Guatemala’s Indigenous Communities Are Still Fighting for Their Rights

Jeff Abbott writes a column in The Progressive, The Other Americans, and this is from his latest piece.


September 15 marks 200 years since the Central American countries of Guatemala, El Salvador, Honduras, Nicaragua, and Costa Rica gained independence from Spain. In that time, Guatemala has become the largest economy in Central America. The diverse and beautiful country draws hundreds of thousands of tourists each year. Yet, for the Indigenous populations of Guatemala, independence has not meant an end to racism, exploitation, and abandonment.

“The celebration of the bicentennial is only something imaginary for the mind of a racist government and elite,” Sitpo’p Herrera, a member of the Maya Ixil Ancestral Authorities of Nebaj, tells The Progressive. “They do not see any further than what is around them. They continue to treat the Indigenous peoples as their ancestors. Indigenous peoples are not important to them. For the Indigenous peoples, there is nothing to celebrate.”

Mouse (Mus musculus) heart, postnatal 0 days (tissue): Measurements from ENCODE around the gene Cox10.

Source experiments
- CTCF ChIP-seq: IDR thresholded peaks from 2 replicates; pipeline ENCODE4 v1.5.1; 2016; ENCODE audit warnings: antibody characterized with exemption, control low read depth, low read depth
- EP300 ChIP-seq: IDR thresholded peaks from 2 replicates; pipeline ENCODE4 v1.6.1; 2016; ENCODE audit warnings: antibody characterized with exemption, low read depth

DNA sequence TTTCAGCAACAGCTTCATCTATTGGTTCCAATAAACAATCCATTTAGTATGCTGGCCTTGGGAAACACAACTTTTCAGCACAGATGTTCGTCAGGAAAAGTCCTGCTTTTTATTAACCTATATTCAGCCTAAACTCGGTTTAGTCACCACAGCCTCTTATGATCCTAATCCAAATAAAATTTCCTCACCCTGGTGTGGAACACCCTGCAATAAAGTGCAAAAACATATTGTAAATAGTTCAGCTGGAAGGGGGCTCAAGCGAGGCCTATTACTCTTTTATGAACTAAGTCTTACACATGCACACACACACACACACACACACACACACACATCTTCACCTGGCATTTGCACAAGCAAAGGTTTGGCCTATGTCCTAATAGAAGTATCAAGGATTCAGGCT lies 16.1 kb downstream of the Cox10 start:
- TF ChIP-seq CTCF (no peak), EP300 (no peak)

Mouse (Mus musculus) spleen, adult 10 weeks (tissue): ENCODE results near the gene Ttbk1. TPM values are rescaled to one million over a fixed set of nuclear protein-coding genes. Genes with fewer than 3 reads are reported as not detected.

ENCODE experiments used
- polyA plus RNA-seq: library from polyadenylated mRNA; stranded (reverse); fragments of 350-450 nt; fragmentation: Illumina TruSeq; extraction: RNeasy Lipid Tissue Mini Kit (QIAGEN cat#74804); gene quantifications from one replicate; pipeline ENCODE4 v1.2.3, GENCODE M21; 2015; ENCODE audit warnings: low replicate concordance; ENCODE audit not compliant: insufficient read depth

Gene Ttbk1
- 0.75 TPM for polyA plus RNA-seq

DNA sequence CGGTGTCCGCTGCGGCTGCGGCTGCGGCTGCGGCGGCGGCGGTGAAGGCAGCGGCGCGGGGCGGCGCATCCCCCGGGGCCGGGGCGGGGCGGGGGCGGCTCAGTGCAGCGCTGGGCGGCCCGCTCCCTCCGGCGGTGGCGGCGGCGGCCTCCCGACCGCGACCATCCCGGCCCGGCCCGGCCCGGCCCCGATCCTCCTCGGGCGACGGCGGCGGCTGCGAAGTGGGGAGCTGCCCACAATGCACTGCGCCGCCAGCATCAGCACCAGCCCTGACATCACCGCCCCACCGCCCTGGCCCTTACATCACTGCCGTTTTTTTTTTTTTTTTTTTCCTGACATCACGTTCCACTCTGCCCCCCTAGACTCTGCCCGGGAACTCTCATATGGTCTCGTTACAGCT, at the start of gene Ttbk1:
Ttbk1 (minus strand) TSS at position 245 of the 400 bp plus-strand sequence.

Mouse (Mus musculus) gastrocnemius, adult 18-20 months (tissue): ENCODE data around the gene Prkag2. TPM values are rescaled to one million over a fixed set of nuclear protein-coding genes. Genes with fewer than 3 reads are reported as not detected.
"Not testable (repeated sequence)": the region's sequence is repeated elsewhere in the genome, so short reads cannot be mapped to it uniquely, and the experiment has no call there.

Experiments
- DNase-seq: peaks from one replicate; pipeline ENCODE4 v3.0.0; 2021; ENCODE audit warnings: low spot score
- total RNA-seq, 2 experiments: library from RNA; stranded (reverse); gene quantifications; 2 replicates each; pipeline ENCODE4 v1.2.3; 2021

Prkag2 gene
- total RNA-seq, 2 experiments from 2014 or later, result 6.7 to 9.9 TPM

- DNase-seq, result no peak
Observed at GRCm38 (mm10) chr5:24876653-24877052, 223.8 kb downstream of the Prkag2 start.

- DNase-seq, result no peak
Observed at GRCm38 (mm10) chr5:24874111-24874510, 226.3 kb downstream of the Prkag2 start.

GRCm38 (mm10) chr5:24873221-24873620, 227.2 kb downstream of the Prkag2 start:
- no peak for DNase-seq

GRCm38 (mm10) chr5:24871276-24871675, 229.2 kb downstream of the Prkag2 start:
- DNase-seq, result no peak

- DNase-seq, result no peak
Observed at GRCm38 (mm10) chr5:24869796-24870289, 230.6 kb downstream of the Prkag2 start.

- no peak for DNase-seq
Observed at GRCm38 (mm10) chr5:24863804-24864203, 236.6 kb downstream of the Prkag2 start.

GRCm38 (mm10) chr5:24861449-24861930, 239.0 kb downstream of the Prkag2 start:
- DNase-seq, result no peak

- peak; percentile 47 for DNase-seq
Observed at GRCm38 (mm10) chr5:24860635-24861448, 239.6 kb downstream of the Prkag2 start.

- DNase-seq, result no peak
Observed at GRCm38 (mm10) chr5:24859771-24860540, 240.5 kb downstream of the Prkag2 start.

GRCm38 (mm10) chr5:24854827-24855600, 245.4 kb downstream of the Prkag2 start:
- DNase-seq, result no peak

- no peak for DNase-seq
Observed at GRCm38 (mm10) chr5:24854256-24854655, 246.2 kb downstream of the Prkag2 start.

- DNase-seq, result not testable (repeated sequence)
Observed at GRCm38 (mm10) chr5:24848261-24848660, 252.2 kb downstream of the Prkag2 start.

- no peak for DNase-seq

While the countries wouldn’t form their current borders until the 1840s, the 1821 “negotiated” independence only benefited the children of the Spanish invaders, known as Criollos, who sought independence for their own interests. Independence did not form a group of nations that valued Indigenous people, but rather it abandoned those communities.

Amidst pervasive racism, wealthy foreigners in Guatemala oversaw land thefts, decades of brutal dictatorships, coup d’états, and a thirty-six-year-long internal armed conflict (1960-1996) which killed 200,000 people, displaced one million, and left 45,000 people missing or “disappeared.” The structural inequalities that have plagued Guatemala’s Indigenous communities have remained.


You can read the full piece, with links, here, Guatemala’s Indigenous Communities Are Still Fighting for Their Rights.

This piece is from ‘The Other Americans’, a column created by the author for The Progressive, on the theme of human migration in North and Central America, and you can read more of his columns here, The Other Americans.



Categories: Corruption, Criminalisation, Culture, Environment, Genocide, Guatemala, Human Rights, Impunity, Indigenous peoples, Justice, Land, Legal, Migration, Military, Mining, Natural Disaster, Poverty, Resource Extraction, Violence

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